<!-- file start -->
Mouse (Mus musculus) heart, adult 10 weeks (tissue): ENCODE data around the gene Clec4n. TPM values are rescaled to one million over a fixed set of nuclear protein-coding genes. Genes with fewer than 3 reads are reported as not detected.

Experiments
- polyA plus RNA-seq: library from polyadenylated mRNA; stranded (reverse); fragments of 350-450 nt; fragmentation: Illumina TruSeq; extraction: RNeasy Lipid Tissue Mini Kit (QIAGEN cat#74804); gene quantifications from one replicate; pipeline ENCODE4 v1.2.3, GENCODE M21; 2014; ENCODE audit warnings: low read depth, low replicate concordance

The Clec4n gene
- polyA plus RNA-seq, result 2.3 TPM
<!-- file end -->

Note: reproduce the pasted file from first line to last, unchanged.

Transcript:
Mouse (Mus musculus) heart, adult 10 weeks (tissue): ENCODE data around the gene Clec4n. TPM values are rescaled to one million over a fixed set of nuclear protein-coding genes. Genes with fewer than 3 reads are reported as not detected.

Experiments
- polyA plus RNA-seq: library from polyadenylated mRNA; stranded (reverse); fragments of 350-450 nt; fragmentation: Illumina TruSeq; extraction: RNeasy Lipid Tissue Mini Kit (QIAGEN cat#74804); gene quantifications from one replicate; pipeline ENCODE4 v1.2.3, GENCODE M21; 2014; ENCODE audit warnings: low read depth, low replicate concordance

The Clec4n gene
- polyA plus RNA-seq, result 2.3 TPM